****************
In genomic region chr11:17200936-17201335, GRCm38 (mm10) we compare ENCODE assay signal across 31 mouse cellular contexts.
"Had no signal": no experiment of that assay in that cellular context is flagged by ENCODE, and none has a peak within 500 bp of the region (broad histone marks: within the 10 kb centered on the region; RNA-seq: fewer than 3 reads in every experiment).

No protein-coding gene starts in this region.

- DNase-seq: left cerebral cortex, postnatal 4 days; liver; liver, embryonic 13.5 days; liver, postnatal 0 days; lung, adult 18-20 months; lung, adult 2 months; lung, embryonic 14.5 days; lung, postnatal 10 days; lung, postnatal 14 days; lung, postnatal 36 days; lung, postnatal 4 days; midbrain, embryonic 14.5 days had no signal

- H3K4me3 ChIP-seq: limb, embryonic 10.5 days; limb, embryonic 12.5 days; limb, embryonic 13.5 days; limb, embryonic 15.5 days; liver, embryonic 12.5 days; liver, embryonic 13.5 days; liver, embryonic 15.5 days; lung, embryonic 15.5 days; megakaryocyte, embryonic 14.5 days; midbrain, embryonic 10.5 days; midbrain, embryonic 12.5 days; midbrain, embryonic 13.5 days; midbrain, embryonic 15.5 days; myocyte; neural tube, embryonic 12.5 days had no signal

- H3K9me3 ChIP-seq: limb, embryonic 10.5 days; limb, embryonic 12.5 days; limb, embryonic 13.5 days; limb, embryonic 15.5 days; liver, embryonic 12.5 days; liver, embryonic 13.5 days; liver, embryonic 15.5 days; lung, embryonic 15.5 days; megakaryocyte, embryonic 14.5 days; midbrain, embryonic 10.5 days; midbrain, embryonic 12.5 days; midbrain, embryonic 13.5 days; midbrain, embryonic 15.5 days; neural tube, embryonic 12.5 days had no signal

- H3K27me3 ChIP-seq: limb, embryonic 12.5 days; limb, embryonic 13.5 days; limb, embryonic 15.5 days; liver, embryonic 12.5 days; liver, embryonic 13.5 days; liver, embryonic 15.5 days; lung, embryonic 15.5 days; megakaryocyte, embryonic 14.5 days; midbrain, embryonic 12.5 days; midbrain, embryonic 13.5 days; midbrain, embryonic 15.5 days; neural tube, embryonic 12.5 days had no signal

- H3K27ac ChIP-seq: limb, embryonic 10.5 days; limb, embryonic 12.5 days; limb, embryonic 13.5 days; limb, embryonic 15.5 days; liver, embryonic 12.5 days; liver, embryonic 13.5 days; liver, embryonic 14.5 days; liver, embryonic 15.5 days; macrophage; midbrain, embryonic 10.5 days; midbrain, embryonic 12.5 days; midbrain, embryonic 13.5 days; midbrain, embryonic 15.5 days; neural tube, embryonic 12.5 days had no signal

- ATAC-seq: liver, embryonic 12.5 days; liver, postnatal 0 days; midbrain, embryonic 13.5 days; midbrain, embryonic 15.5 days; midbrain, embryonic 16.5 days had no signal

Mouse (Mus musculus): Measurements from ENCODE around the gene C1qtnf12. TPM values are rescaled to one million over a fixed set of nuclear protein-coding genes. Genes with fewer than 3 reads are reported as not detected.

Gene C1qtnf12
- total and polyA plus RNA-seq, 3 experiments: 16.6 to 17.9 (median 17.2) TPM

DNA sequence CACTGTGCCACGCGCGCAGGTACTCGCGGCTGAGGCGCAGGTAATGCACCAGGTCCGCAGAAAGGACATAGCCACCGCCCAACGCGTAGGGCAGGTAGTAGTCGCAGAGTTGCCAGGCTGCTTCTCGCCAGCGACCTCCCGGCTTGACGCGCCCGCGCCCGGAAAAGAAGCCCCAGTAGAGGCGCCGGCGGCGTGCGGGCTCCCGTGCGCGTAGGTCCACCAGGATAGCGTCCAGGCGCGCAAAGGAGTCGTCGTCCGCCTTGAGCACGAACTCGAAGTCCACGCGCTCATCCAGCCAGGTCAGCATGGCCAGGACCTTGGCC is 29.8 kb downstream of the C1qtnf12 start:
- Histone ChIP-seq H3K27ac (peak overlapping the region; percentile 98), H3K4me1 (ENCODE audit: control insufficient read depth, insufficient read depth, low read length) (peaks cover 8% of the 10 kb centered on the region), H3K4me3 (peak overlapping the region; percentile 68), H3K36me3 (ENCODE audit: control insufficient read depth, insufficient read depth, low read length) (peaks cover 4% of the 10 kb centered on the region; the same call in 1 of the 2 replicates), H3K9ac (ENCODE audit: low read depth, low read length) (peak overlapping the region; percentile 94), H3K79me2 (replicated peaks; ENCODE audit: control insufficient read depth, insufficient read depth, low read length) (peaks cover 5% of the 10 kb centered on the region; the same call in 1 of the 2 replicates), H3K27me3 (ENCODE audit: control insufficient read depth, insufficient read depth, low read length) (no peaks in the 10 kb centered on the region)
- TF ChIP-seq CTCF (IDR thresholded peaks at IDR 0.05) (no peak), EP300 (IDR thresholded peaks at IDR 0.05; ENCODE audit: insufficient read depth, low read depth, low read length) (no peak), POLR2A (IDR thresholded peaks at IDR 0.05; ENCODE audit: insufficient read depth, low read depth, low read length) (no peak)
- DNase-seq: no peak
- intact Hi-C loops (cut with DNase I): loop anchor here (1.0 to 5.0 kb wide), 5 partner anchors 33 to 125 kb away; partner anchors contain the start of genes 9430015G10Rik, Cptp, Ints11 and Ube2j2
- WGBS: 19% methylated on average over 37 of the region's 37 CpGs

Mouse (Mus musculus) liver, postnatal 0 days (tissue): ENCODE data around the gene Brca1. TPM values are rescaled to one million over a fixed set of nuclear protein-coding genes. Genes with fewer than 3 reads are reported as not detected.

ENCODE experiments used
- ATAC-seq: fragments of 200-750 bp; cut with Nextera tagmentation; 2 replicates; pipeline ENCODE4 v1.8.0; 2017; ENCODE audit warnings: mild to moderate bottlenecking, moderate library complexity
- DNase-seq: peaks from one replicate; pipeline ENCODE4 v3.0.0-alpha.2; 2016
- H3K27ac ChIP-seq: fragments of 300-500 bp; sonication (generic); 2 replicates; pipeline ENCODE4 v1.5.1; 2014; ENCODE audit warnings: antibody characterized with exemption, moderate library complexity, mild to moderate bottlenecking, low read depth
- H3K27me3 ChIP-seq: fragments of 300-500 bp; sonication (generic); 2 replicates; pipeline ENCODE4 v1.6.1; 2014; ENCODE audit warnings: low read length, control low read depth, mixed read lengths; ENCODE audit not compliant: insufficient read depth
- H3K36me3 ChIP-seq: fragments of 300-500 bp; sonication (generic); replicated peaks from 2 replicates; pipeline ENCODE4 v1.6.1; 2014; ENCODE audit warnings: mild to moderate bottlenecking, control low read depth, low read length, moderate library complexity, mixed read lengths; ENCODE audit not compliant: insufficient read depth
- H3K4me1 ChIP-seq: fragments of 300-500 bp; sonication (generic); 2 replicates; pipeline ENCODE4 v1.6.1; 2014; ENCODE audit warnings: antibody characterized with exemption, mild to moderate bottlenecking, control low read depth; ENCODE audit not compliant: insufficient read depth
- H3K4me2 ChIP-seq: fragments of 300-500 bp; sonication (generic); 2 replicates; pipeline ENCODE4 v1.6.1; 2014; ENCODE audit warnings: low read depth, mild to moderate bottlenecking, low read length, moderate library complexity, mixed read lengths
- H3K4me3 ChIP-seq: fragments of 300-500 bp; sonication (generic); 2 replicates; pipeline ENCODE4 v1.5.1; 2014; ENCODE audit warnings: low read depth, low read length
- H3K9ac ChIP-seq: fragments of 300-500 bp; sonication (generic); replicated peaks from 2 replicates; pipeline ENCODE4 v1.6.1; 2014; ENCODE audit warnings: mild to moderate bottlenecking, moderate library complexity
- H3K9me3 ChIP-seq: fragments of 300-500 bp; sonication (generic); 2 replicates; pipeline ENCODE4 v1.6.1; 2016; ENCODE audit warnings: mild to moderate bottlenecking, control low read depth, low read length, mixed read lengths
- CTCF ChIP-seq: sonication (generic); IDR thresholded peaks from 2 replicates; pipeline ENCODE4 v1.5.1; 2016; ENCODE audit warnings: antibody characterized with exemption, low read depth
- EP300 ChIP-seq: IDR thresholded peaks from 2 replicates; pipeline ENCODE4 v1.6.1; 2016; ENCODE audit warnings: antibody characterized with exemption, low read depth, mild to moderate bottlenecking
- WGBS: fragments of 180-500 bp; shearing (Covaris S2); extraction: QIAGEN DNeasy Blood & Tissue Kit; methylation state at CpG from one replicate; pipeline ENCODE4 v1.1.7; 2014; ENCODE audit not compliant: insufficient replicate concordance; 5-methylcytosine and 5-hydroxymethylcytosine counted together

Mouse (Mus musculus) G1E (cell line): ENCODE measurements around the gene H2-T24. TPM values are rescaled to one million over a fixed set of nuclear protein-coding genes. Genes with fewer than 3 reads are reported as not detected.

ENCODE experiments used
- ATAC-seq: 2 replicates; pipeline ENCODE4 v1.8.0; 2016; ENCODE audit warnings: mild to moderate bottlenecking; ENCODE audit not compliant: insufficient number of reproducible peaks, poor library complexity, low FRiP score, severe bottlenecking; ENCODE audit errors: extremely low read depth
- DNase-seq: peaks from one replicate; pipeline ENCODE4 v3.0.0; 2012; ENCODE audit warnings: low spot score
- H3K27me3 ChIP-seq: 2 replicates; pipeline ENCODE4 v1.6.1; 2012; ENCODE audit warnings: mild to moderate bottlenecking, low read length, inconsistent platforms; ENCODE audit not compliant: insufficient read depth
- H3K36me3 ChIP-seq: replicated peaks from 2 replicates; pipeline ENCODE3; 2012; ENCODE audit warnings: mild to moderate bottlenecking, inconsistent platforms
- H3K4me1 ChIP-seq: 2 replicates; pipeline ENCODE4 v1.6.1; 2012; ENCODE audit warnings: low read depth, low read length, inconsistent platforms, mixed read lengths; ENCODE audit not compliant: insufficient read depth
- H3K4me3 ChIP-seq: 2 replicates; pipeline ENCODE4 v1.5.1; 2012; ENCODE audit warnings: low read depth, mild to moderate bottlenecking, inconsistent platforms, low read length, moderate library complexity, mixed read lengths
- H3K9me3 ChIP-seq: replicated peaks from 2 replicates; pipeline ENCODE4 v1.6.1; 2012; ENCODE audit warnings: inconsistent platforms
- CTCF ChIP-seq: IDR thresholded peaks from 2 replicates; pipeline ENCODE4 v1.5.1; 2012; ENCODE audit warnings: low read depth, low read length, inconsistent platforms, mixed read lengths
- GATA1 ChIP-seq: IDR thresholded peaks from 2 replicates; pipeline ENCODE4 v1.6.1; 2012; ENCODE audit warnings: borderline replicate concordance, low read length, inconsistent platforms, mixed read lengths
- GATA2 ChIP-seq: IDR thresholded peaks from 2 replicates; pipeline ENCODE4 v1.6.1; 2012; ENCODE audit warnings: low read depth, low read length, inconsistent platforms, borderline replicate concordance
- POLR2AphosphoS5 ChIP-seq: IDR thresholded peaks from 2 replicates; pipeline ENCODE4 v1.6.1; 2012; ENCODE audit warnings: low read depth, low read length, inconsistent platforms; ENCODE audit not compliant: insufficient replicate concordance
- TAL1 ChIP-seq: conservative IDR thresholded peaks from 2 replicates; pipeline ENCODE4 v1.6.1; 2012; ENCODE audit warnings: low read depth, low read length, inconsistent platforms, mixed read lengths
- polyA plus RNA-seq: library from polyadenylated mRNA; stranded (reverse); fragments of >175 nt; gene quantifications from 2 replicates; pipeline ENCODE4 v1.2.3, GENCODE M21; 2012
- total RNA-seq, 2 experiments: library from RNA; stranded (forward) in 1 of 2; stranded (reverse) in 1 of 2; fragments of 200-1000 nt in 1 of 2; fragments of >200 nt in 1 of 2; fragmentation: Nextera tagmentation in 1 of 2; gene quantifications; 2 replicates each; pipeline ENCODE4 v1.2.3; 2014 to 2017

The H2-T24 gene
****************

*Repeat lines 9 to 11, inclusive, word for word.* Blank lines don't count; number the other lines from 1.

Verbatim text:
- ATAC-seq: liver, embryonic 12.5 days; liver, postnatal 0 days; midbrain, embryonic 13.5 days; midbrain, embryonic 15.5 days; midbrain, embryonic 16.5 days had no signal

Mouse (Mus musculus): Measurements from ENCODE around the gene C1qtnf12. TPM values are rescaled to one million over a fixed set of nuclear protein-coding genes. Genes with fewer than 3 reads are reported as not detected.

Gene C1qtnf12